Monday, July 18, 2011

The More I Read...

The more I read about weight, be it the writings of bariatric experts, the fat acceptance blogosphere, weight loss "champions", weight loss maintainers, weight loss/gain strugglers, nutritionists, doctors, low carbers, intuitive eaters...the more I realize that there is absolutely no single answer to the conundrum of weight.

Personally, I have not found the holy grail of weight loss. I have, on the other hand, stabilized my weight at a level which is higher than 20 years ago and somewhat lower than five years ago. My weight varies within a five-pound range. Through trial and error (tempered by the inability to try out certain approaches due to physical limitations), I think that I have a fairly good idea of how my body functions and what I can and cannot ask of myself on both a physical and a psychological level.

The most important word in the above paragraph is "my", as in: my body. I no longer presume to tell anyone what's good or bad for them or what really works as opposed to what doesn't. I know only one thing: there are no cut and dry answers.

It is within this spirit that I recommend you read the following article: Don't Blame Obesity on Carbohydrates, by nutritionist Andy Bellatti on his blog, Small Bites. If you have the time and energy, read the comments too. Not everyone agrees with what he says.

The title of the blog post puts Bellatti squarely at odds with the low carb camp of Gary Taubes and company. Personally, I found the article interesting and I admit that it fits with my particular philosophy, namely that we cannot blame someone's weight on one single reason. As an intuitive eater, I also appreciate that Bellatti stresses healthy foods from all categories rather than demonizing a whole slew of foods including oatmeal, potatoes and strawberries (but NOT including mass-produced sweets made with refined flour or sugar-laden soft drinks, for instance).

I am not presenting this article as a "told ya so". Rather, I think it is an interesting starting point for discussion. I know of successful low carbers as well as people who have found this approach totally untenable in the long term. Once again, the bottom line is that there is no single right answer for everyone.


  1. There was a time when I was a very stubborn closed minded individual---thinking that my way WAS the way. But I've been schooled--enlightened--given an enhanced understanding of the various elements that contribute to individual people---and my conclusion is very different than even a year ago. We each have different habits, behaviors, struggles, history, psychology---so, it's only natural to realize---what works for me, may not be something another could navigate. We're each unique---bound by our individual truths---and we each must confront our own truths in whatever way will set us free.

  2. Your link to Andy Bellati's article didn't work for me, but I found it. Very interesting. And I certainly agree there is no single right answer for everyone.

    In reading blogs I have come across many who insist there is only "ONE WAY" that will work for everyone. I enjoy reading them anyway, because I am fascinated by people who have very strong opinions.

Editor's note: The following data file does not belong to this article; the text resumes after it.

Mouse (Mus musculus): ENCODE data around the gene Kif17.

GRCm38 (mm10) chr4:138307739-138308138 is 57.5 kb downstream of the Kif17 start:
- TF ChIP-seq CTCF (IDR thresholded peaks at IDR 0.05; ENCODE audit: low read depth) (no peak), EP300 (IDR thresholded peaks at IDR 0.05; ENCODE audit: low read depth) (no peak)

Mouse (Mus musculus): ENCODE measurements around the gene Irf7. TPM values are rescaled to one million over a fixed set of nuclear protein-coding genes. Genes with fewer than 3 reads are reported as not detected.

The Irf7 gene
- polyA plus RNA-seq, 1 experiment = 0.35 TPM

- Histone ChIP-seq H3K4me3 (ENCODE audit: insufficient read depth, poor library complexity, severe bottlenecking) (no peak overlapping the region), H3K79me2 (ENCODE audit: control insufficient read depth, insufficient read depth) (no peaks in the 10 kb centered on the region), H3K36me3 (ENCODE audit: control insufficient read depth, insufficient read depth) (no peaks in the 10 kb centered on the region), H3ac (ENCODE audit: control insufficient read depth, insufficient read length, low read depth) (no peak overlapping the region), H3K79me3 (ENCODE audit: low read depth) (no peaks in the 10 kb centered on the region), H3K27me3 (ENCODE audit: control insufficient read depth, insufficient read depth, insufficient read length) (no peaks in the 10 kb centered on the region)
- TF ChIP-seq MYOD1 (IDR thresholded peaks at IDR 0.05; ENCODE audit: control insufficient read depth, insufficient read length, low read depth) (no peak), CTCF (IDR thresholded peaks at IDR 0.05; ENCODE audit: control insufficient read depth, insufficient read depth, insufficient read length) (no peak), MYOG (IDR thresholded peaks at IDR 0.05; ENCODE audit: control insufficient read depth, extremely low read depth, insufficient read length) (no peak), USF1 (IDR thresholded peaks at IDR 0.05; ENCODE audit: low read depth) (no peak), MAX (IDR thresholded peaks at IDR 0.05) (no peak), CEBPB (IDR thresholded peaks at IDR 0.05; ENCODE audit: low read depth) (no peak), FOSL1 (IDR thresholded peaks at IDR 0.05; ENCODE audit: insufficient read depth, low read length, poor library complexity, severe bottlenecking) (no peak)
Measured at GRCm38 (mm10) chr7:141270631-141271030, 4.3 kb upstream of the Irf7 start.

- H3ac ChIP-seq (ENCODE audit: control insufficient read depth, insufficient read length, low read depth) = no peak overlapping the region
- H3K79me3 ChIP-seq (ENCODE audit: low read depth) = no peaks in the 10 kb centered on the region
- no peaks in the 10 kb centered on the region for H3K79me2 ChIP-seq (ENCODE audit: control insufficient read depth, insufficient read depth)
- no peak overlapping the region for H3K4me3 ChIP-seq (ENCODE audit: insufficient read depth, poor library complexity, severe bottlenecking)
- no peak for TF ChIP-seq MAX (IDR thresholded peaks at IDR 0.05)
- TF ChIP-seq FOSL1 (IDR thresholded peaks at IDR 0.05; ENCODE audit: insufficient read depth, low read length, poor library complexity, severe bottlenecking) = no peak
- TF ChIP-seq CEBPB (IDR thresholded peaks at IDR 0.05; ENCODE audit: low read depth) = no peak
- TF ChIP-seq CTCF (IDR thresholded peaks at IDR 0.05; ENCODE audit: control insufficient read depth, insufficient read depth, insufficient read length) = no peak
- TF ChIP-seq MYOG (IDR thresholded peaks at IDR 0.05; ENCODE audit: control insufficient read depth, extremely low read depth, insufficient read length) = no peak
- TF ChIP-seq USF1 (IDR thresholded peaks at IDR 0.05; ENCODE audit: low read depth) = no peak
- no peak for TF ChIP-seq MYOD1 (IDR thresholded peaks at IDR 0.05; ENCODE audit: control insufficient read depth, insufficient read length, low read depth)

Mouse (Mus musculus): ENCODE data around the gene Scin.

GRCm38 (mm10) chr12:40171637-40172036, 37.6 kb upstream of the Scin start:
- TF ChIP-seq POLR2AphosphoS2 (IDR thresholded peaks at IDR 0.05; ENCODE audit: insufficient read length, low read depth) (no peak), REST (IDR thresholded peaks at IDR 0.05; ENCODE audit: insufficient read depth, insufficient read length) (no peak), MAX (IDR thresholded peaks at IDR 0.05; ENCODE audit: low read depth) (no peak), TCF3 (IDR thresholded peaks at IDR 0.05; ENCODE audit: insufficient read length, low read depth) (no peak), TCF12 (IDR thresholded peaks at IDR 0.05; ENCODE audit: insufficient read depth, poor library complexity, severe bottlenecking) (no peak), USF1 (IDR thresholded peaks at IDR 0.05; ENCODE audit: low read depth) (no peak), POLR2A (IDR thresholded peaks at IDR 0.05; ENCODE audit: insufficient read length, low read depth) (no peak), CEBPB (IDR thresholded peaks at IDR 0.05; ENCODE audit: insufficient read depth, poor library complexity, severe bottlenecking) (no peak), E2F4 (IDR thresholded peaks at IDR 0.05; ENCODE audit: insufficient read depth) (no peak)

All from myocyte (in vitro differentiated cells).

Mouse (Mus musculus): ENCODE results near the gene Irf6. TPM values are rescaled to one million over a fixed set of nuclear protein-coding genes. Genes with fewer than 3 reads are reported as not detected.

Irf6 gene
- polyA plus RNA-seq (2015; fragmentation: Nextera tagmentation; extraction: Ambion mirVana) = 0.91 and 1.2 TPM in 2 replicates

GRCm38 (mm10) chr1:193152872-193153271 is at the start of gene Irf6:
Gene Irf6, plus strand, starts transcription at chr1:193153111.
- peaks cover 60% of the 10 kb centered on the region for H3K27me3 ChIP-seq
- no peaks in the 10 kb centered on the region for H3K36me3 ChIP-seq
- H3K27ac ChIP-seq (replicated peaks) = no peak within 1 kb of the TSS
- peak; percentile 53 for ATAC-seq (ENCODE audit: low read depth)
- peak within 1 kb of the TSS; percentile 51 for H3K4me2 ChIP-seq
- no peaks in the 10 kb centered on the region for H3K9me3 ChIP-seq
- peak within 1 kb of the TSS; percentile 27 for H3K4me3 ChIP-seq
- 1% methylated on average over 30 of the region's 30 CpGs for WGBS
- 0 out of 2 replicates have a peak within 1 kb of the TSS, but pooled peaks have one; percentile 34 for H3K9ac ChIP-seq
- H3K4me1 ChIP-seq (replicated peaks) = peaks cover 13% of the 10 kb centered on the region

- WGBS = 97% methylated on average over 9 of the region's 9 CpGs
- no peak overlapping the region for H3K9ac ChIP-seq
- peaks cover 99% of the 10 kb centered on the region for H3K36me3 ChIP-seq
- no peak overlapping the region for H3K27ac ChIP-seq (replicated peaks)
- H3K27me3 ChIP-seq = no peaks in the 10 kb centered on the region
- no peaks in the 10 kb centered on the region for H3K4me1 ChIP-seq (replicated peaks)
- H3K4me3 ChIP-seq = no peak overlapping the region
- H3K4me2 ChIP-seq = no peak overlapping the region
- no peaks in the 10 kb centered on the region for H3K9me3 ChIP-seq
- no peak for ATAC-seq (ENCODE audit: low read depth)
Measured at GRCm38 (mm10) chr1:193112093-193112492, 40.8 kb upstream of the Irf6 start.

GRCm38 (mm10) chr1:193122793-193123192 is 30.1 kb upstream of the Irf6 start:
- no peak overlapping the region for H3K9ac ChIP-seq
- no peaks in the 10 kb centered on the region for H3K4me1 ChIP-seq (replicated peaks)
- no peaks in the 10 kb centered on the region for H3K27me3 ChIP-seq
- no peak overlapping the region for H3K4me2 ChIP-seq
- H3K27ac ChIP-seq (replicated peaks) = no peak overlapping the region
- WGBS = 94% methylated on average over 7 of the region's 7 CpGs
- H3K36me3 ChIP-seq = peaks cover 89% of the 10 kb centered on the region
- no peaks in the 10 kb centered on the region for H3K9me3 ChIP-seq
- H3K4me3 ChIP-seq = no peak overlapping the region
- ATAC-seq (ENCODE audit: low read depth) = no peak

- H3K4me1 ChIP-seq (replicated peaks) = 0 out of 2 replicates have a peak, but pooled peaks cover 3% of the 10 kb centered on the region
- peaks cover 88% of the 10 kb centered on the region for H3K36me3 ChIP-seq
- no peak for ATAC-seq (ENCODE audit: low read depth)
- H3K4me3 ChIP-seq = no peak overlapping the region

3. Nice to hear from you, Sean and Val. Your opinions are always valued and appreciated!

    BTW, thanks for the heads-up about the link. It`s fixed now.

  4. Well, of course not. We're not all the same genetically, we don't all like the same food, live the same lifestyle. Unlike Kimberley, I don't read these extremist blogs. I'm not comfortable with any kind of fundie, whether religious, nutritious, or anything else, even if we share the same views. You might enjoy a recent blog post on Body Recomposition, I'd post the link but it would likely get blocked, but it was wrt embracing the middle, and how many people are so loathe to do it.

  5. Yeah, we each find what seems to fit best with our own needs and our lives. What started out for me as a low carb style of eating has become more flexible in terms of personal preferences for fruits (rather than grains) and amounts. I like to remain open, to experiment and to follow my intuition. More than a change in eating, I have drifted toward a change in thinking and feeling and attending to what's happening to me in terms of my shifting states or forms of consciousness--a weird thing to explain to folks who ask me "so, how did you lose all that weight?" I kind of hate that i shrug and say, "Diet and exercise" because that's so shallow and completely misleading. If I were to answer, "I've had to change the way I think and experience almost everything about reality," well, that would be the set-up for a conversation that 99 times out of 100 would go no where. Fast. Plus I don't think my experience can predict anyone else's experience. I support FA and HEAS, but I also support people's choices to experiment with moving towards increased emancipation--for some people that will result in learning to love and accept their current weight or a higher weight, for instance. For me it has thus far apparently resulted in weight loss and discovery of a MUCH larger inner self--like removing censorship of my mind...Not often a pretty sight, and not for everyone to witness or attempt.

  6. I believe in healthy eating and not in totally eliminating or blaming certain foods. I wanted to tell you that I thought your comment on my latest blog post was very smart and thoughtful.

  7. Thanks for your comments Julie, Hopeful and Diane.

    And thank you Diane for your opinion of my latest comment! I actually added something else to the "gazelle" debate just now!

  8. Don't have time to read the link at the moment, but I'll be baaaaack ;-) !

    Speaking only for myself, it seems that simple sugars ARE causing me some GI issues, so "lower-carb" may be MY path...